If you or your family have never attended any of the Chatham-Kent Events or Site Tours that take place each year in February to celebrate Black History Month you have missed out. Ontario first proclaimed February as Black History Month in 1993 to mark the 200th anniversary of a law banning the importation of slaves into Upper Canada. Since that time, although it did not have official status, people across the province have continued to celebrate the uniqueness, and continuing contributions given by the Black Community. In 2016, the Government officially made a proclamation to recognize February as Black History Month and subsequently introduced legislation to make it an annual event.
This year will mark the 200th Anniversary of the birth of Mary Ann Shadd who had strong ties to Chatham. Her legacy will be highlighted throughout 2023 kicking off during Black History Month. Shadd, Canada’s first black female newspaper publisher was the founder of the Provincial Freedom. She founded the paper in Windsor in 1853 and moved it to Chatham 2 years later. It became a beacon to carry the message of anti-slavery and was renowned across North America. Shadd, in addition to her publishing career was a well- known anti-slavery activist, teacher and lawyer. She was born free in Delaware and worked tirelessly against slavery. She returned to the United Stated after the American Civil War to work for racial equality.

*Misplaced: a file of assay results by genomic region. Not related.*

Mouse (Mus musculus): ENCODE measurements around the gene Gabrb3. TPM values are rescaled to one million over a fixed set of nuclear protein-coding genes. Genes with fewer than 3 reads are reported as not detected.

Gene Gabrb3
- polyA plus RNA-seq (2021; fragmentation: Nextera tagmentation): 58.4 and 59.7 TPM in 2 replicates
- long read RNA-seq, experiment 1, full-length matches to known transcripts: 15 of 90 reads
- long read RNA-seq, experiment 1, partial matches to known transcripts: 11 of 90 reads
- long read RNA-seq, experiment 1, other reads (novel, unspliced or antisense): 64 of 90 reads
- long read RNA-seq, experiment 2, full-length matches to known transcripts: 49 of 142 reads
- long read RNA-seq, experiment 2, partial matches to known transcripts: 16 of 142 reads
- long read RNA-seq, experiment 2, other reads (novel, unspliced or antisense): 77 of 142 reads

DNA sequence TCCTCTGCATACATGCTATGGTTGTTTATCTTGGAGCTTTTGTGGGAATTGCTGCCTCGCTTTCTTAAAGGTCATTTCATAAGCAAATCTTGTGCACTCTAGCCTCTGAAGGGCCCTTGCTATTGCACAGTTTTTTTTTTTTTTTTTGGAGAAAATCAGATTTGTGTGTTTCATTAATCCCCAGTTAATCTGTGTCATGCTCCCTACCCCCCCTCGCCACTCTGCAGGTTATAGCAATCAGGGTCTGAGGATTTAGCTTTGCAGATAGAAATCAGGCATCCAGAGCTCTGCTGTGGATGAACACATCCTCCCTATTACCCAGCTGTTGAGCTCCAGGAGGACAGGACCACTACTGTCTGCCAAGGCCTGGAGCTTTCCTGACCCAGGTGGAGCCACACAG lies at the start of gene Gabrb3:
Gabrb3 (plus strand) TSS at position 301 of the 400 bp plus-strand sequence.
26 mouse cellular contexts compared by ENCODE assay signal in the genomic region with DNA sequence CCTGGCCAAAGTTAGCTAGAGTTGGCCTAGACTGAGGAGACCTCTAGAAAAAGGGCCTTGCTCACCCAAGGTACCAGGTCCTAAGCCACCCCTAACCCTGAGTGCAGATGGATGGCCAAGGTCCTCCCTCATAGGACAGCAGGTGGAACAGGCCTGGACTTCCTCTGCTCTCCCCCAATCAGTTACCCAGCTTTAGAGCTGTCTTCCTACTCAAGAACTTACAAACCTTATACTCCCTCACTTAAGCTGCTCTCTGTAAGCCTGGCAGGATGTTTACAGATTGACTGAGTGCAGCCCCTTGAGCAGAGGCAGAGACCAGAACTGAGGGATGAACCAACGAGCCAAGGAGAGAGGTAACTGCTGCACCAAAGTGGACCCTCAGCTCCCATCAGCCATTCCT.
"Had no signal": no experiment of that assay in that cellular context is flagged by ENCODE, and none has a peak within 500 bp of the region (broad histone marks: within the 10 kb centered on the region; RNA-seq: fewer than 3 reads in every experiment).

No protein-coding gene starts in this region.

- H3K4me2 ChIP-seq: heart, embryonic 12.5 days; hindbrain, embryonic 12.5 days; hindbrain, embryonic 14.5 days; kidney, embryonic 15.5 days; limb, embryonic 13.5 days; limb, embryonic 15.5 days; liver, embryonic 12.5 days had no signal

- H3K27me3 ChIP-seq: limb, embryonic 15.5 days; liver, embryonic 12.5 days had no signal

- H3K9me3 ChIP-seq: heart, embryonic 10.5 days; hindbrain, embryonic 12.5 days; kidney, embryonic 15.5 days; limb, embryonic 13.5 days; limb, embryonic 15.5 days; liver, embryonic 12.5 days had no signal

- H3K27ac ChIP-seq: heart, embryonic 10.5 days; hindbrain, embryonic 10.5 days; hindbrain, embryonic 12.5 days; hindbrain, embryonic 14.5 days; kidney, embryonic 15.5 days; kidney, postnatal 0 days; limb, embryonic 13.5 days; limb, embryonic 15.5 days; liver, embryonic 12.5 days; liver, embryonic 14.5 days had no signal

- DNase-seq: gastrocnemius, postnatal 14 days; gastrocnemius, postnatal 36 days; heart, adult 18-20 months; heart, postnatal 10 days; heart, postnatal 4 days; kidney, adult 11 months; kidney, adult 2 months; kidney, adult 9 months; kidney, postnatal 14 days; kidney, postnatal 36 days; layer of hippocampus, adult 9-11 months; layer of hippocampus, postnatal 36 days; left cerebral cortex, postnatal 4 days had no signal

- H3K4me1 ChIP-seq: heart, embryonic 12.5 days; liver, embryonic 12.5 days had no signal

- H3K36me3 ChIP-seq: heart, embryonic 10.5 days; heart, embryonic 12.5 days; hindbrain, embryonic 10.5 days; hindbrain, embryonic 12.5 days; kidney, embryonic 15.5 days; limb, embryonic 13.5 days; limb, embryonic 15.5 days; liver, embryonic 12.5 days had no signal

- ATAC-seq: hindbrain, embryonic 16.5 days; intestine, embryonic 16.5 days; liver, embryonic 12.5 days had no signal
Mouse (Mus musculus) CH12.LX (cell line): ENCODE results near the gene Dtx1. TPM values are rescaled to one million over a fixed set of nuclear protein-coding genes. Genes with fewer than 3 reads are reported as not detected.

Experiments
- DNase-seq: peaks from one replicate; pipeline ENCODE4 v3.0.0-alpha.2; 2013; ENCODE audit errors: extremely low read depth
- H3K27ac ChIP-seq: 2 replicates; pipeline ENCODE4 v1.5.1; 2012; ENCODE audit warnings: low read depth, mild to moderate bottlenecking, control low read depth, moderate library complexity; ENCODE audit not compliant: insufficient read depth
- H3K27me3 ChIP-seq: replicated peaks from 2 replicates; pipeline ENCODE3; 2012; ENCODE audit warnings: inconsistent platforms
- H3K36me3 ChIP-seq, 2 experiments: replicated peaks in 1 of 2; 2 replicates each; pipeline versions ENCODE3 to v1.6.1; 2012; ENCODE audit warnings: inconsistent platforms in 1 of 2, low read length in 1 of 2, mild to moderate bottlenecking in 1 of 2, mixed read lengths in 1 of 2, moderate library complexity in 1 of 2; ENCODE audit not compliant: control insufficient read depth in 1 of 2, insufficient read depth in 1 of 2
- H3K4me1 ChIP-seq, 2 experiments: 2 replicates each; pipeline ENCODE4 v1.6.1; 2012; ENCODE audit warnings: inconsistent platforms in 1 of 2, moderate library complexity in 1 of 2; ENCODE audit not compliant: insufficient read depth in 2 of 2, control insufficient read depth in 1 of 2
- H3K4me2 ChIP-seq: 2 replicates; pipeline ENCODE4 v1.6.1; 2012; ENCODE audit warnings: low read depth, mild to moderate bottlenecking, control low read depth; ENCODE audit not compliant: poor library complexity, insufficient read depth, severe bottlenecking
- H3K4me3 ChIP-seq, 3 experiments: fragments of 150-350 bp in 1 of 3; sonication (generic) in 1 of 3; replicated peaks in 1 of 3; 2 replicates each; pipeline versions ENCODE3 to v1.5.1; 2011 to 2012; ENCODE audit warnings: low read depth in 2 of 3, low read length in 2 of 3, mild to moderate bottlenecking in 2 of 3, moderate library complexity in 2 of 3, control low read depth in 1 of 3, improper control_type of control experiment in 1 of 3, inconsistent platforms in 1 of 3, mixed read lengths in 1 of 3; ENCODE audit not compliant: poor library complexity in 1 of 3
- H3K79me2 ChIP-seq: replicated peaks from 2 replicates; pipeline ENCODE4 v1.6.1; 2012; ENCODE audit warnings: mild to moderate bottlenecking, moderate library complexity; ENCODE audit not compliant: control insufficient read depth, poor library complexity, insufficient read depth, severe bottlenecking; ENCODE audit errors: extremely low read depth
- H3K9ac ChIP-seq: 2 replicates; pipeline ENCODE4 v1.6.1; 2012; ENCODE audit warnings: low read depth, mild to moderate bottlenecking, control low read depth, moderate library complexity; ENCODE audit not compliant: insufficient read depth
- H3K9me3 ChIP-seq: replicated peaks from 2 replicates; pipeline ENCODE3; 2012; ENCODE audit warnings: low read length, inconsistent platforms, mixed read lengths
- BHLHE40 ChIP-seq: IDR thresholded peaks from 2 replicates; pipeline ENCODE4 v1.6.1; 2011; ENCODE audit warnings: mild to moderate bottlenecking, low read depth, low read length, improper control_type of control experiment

According to executive director,and curator of the Chatham-Kent Black Historical Society and Black Mecca Museum, Samantha Meredith, the month of February is filled with activities and tours for the whole family including activities acknowledging Mary Ann Shadd. A special story-time and activity of Shadd’s Achievements will be held at the Chatham branch of the Chatham-Kent Public Library February 11. Pre-registration is required by contacting the library.
Taking place from February 7-10, in-person tours will be held at the recently re-named Josiah Hensen Museum located near Dreasden.Visit the website.
These are just 2 of the many events taking place this month to honor Black History Month. Chatham-Kent has so much Black History with its ties to the Underground Railway and the many pioneers of the Anti-Slavery era who settled in Kent County and made such a difference in our history. Unfortunately, many resident have never visited some of the well -known sites and museums. Make an effort to learn about our connections to that time. Go to the Museum sites and check social media and make it a family event. You children will thank you.